MANILA, Philippines — State volcanologists warned Saturday that heavy rains “could generate channel-confined lahars and sediment-laden streamflows in the channels” of Mayon volcano.
At a Laging Handa public briefing on Friday, Mayon Volcano’s resident volcanologist, Dr. Paul Alanis, warned residents near the volcano to be on the lookout for the possibility of a lahar.
“In Albay, pinapaalalahanan natin anging mga kababayan nakatira malapit sa ilog nagmumula sa Mayon Volcano na maghanda and maging alert [dahil] maaaring magkaroon tayo ng lahar,” Alanis said.
(In the province of Albay, we remind our compatriots who live near the river that comes from the Mayón Volcano to prepare and be alert [because] we can have a lahar.)
READ: LIVE UPDATES: Mayon Volcano
In an advisory issued at 8 a.m. Saturday, the Philippine Institute of Volcanology and Seismology (Phivolcs) said: “Heavy rainfall could generate channel-confined lahars and sediment-laden currents in channels where current deposits of pyroclastic density have been emplaced.” .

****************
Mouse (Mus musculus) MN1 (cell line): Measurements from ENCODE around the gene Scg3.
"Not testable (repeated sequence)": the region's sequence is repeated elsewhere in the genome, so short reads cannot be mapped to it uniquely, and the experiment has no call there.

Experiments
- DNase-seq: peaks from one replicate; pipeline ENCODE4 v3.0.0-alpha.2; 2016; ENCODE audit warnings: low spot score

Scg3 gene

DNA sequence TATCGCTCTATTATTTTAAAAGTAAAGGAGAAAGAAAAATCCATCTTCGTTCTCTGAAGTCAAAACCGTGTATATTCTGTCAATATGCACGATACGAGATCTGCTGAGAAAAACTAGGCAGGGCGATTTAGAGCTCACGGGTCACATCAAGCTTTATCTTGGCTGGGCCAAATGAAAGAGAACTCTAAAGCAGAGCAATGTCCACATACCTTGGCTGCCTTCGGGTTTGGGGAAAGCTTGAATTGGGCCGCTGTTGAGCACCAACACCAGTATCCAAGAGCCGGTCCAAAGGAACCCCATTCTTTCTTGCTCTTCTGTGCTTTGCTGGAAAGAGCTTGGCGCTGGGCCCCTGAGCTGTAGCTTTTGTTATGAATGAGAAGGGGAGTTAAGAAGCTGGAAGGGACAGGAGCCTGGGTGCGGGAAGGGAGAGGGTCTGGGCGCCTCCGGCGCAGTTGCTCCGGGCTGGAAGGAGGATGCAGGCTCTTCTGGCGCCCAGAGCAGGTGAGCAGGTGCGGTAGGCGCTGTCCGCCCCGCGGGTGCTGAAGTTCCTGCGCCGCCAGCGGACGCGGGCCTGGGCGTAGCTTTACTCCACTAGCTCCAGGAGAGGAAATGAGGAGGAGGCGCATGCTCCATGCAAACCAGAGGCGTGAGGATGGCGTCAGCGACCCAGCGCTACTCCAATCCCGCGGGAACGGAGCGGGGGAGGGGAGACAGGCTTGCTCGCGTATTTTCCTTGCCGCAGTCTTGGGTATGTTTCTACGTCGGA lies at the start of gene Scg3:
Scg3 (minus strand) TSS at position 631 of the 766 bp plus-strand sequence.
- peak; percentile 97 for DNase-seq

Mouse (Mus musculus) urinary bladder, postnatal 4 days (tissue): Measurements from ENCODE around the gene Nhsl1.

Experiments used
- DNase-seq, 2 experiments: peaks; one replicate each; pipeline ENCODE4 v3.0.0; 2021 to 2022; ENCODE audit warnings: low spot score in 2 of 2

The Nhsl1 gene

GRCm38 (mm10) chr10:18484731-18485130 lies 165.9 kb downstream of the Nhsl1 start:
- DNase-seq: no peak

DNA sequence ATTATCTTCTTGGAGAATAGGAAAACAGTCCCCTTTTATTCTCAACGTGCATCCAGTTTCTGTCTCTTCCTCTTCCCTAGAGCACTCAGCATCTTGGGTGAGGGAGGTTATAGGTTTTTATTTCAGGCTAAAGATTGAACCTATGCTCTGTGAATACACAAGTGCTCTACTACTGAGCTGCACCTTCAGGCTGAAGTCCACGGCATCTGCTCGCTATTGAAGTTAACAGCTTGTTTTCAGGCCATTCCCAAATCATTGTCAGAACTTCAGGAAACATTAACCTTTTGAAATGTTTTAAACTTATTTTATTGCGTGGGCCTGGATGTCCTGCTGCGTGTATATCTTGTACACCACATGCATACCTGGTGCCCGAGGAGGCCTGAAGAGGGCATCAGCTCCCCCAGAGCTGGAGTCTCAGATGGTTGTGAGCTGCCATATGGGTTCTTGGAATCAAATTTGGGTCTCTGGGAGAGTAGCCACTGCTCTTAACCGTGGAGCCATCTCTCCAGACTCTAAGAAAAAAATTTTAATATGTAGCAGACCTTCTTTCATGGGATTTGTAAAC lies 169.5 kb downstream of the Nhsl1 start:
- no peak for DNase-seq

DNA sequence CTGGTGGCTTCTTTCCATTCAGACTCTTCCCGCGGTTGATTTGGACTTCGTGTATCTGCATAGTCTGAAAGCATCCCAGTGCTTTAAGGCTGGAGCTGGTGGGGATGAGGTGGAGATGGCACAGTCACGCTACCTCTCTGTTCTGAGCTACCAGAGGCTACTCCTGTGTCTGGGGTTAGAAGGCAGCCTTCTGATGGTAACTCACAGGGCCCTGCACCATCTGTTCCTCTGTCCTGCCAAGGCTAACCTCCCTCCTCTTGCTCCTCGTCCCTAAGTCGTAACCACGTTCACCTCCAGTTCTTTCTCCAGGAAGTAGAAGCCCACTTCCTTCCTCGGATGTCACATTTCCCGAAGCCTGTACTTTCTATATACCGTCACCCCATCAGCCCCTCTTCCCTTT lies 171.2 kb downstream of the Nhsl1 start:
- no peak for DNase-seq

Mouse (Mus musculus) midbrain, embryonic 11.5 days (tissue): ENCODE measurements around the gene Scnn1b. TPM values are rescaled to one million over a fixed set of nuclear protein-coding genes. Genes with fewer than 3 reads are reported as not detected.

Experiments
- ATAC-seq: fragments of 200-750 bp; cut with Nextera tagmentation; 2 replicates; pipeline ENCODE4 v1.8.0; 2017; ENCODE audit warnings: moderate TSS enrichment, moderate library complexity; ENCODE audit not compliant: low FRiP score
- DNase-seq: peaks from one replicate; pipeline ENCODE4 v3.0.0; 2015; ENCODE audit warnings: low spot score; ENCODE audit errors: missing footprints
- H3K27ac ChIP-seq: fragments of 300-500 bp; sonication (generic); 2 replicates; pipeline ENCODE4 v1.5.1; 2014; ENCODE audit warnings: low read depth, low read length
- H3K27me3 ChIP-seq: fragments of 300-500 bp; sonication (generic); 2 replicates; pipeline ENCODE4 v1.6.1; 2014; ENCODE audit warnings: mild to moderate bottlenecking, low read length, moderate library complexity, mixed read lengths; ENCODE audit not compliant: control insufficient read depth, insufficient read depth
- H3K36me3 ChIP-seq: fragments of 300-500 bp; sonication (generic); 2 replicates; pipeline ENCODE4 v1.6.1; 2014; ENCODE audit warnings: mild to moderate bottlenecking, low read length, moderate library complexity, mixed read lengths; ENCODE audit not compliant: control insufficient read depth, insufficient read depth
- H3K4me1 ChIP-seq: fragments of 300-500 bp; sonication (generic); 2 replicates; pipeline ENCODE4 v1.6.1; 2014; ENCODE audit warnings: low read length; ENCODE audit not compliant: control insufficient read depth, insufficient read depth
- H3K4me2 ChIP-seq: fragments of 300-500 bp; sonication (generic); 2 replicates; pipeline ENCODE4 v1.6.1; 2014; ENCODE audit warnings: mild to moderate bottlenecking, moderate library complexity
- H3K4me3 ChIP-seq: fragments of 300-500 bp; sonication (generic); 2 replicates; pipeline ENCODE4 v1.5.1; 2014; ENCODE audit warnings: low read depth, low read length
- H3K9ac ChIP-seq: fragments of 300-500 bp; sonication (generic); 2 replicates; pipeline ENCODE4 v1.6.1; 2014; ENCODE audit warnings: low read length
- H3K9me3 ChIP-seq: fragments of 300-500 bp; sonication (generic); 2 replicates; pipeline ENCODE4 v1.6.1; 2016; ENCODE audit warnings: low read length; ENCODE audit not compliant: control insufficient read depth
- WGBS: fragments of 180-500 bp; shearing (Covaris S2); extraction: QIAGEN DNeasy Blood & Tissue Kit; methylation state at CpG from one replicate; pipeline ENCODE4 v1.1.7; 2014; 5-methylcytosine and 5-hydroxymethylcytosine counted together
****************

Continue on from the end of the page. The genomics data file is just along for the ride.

In addition, he warned of other volcanic hazards such as rockfalls and stressed that the volcano’s six-kilometer-radius Permanent Danger Zone must remain evacuated.
READ: Mayon’s 24-hour rampage: 5 volcanic earthquakes, 361 rockfalls unleashed
Phivolcs also reported that a very slow outpouring of lava was continuing from the summit crater. He said the lava flows have now advanced to approximate lengths of 2,800 meters along the Mi-isi ravine and 1,400 meters along the Bonga de Mayon ravine.
Phivolcs also noted that debris from the collapse has been deposited 4,000 meters from the crater along the Basud channel.
The riot indicators were marked even more from 5 a.m. state volcanologists.
Mayon volcano is still under alert level 3 as a dangerous eruption is possible within weeks or even days, Phivolcs said.
Mayon remains restless: Phivolcs records 3 earthquakes, 286 rockfalls
‘High-level disturbances’: Mayon’s dangerous eruption within weeks or days still likely
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